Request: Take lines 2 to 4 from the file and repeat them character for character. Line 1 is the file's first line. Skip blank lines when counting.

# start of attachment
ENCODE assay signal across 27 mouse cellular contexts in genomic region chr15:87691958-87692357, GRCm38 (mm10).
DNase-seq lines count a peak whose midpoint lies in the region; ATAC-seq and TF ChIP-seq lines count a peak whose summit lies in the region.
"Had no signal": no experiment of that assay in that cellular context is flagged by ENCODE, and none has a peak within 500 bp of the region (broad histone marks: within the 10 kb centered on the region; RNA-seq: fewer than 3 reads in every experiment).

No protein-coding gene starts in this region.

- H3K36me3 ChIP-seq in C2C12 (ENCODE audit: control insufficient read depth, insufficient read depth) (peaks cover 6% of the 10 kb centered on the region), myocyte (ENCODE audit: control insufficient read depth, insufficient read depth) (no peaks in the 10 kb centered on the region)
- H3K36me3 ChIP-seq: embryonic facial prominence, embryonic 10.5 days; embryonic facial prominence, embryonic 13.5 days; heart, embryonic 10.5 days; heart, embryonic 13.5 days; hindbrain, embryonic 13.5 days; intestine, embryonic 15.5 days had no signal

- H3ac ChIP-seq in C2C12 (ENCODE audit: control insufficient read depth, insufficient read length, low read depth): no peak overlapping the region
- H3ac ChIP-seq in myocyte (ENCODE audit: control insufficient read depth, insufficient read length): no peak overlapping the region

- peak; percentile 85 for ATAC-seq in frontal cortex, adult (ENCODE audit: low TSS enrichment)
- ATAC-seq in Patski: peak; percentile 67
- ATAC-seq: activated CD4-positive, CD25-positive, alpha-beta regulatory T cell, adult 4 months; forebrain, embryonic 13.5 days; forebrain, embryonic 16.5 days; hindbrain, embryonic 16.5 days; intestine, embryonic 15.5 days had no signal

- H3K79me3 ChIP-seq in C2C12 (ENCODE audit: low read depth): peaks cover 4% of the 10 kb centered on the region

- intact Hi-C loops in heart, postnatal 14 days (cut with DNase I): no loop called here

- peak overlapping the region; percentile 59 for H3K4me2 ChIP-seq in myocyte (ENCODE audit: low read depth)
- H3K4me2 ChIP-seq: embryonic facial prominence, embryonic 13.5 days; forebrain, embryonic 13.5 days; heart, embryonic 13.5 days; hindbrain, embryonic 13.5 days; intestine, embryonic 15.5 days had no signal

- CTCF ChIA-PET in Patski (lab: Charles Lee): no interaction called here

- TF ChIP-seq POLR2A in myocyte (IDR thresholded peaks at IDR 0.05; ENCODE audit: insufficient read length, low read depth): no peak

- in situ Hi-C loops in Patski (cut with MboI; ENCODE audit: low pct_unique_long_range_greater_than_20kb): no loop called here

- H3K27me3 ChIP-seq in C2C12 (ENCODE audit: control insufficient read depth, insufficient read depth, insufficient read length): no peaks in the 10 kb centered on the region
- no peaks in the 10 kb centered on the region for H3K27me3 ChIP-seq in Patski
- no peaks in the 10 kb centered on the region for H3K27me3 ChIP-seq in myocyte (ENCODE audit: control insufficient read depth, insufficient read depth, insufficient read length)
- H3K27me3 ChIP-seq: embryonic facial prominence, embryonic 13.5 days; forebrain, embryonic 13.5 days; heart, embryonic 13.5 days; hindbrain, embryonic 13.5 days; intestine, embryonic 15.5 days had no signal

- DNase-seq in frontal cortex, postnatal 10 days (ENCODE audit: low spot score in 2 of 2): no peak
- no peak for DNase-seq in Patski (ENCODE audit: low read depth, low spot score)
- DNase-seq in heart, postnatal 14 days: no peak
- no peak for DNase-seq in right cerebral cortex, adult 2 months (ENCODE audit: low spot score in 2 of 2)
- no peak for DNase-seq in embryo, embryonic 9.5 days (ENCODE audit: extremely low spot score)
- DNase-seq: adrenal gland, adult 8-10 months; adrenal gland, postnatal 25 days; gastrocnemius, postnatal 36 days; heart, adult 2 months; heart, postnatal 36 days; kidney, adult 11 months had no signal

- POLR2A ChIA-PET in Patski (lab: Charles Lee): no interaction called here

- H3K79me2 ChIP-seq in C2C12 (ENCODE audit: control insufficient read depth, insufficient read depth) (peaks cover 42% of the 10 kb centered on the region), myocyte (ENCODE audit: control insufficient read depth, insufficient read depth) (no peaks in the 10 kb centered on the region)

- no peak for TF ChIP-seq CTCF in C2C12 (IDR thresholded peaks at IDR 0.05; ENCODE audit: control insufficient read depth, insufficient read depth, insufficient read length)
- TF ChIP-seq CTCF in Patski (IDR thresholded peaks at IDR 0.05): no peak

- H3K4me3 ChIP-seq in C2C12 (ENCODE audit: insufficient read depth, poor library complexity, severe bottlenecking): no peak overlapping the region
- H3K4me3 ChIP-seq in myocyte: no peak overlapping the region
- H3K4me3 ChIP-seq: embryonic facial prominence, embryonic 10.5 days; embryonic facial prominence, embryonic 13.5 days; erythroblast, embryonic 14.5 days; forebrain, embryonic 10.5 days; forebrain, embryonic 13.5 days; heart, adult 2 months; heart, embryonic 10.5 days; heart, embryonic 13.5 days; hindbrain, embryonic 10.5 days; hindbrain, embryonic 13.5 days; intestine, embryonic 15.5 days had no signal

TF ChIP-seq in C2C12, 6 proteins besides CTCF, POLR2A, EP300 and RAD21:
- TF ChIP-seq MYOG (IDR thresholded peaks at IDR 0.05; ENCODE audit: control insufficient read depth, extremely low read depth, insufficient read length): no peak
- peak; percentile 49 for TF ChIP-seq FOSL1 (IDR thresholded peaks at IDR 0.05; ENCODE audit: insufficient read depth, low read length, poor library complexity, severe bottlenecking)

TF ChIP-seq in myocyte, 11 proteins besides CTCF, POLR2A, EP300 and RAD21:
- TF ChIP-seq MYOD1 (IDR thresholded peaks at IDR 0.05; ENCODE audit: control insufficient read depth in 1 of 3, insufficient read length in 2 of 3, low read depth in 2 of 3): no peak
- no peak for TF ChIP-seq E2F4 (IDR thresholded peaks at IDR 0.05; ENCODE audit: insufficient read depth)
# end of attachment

DNase-seq lines count a peak whose midpoint lies in the region; ATAC-seq and TF ChIP-seq lines count a peak whose summit lies in the region.
"Had no signal": no experiment of that assay in that cellular context is flagged by ENCODE, and none has a peak within 500 bp of the region (broad histone marks: within the 10 kb centered on the region; RNA-seq: fewer than 3 reads in every experiment).

No protein-coding gene starts in this region.